The ultimate test of a measure of performance for a publicly traded firm is its stock price—the market’s collective judgment of the value of the company’s ownership interests. Therefore, our evaluation uses market performance measures as a benchmark.45 We believe that the goal of a firm’s management should be to maximize shareholder wealth. To that end, the performance of any firm should be judged using some type of share price performance measures. In this section, we compare both the traditional and recently developed value-added measures with share price performance to gauge how well these measures reflect the market’s assessment of performance.46 We cannot directly test how well these measures assess the performance of a particular division, product line, or manager, but we can examine how these measures assess the performance of a firm compared with market measures of performance, thus providing information on their usefulness.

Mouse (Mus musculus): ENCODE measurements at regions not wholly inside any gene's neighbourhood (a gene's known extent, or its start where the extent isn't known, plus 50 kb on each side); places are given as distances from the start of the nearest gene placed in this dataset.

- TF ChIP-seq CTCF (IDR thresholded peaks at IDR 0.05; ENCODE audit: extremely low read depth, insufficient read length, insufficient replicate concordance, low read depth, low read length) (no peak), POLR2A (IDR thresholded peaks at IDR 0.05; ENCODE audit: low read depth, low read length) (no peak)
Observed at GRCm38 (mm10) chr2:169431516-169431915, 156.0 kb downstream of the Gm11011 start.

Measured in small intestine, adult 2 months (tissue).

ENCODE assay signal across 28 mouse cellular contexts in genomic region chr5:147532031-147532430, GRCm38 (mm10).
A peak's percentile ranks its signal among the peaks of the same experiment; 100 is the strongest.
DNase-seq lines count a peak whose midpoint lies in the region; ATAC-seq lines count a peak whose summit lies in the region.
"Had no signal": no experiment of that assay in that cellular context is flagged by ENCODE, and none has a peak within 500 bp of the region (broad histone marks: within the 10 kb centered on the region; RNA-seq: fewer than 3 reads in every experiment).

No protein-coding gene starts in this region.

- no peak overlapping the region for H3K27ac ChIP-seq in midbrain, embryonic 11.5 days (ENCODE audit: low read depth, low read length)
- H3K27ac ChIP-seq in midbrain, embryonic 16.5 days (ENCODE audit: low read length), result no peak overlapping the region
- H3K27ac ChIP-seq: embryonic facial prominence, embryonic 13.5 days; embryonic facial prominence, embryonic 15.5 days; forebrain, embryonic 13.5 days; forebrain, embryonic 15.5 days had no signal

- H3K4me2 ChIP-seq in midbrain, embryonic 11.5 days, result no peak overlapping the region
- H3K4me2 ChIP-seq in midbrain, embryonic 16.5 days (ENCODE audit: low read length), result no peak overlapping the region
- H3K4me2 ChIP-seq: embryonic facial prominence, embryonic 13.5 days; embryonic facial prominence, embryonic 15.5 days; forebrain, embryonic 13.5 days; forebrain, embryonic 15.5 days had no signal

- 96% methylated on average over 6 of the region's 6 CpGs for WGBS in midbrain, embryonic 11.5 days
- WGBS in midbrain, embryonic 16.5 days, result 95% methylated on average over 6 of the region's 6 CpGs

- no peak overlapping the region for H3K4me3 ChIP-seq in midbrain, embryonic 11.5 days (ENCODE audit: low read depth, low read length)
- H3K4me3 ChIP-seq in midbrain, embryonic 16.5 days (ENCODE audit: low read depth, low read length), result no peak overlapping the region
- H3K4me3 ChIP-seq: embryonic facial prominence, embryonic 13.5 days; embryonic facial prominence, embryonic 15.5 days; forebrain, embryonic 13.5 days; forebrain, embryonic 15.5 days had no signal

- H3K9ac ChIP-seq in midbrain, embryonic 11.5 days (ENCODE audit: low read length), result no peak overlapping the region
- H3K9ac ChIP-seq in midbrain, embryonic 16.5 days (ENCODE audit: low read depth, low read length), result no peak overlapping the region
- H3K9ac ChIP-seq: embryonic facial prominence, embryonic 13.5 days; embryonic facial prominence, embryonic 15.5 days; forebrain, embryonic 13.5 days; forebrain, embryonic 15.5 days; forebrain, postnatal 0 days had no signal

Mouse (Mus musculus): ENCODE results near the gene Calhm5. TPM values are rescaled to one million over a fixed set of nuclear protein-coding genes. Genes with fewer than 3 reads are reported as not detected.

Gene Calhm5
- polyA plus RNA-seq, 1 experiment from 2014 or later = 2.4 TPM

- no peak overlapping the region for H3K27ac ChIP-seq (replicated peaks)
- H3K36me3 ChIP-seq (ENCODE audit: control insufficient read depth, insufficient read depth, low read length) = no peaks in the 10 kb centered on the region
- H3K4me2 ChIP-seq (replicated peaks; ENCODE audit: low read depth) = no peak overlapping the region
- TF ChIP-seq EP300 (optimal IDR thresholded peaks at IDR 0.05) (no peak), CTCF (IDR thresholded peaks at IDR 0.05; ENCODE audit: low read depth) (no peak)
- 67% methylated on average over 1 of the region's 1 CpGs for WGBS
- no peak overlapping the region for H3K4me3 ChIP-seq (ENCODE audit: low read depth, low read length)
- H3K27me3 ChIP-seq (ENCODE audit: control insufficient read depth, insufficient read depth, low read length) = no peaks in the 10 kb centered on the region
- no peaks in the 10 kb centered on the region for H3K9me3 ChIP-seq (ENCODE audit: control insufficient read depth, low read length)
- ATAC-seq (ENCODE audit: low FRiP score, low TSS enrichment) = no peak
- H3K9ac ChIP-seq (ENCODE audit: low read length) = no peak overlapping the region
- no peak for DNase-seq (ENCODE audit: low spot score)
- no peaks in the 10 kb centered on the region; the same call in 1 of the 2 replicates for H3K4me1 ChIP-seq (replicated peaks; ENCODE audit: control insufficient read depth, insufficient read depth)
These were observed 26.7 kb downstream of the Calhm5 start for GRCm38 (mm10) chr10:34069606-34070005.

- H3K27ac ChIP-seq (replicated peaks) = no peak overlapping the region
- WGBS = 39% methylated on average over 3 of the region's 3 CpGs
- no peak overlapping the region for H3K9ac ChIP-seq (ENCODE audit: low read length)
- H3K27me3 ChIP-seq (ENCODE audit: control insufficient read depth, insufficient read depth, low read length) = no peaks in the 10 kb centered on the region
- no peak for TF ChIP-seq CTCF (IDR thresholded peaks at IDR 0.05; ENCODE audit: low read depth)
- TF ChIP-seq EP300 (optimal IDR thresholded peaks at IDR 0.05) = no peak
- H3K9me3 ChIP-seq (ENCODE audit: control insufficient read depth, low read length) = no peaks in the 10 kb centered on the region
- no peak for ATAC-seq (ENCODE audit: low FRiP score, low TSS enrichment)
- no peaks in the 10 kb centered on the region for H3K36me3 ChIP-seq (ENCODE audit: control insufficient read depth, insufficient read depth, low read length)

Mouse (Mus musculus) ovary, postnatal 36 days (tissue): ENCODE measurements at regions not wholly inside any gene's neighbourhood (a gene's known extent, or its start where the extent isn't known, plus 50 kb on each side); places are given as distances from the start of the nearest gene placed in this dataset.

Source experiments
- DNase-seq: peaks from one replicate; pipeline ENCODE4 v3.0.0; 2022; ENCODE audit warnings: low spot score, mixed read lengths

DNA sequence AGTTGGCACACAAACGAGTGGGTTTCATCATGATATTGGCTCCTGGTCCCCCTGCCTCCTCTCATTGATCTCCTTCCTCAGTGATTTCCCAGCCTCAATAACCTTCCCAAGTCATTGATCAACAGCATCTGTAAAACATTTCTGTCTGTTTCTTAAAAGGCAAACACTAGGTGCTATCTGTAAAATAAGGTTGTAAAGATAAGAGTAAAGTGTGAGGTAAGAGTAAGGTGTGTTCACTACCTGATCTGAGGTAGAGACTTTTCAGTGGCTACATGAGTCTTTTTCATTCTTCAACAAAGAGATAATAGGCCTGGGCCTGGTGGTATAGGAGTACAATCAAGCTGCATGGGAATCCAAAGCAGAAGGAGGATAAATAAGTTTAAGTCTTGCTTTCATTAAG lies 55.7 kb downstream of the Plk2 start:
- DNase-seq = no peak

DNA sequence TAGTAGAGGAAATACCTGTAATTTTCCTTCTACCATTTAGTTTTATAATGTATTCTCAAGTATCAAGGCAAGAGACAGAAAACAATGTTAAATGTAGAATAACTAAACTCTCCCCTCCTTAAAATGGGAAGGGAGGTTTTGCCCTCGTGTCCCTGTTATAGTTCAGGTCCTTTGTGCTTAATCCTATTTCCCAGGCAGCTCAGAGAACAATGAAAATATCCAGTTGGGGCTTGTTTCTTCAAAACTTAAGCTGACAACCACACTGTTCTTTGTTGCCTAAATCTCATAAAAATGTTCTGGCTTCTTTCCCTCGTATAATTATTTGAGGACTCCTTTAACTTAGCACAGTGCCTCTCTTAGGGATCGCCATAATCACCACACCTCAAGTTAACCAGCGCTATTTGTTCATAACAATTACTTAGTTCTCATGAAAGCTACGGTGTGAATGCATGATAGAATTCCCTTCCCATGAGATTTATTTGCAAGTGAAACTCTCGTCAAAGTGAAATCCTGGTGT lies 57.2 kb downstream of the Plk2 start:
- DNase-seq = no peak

The Sample

The empirical comparisons require stock price and financial statement data. Financial statement data are taken from Standard & Poor’s Compustat, and stock price data are taken from the University of Chicago’s Center for Research in Security Prices (CRSP) databases. Several sample years are selected to examine the robustness of these measures for different market and economic environments. We chose five sample years, 1988 through 1992.

The sample contains companies that satisfy the following criteria: ...

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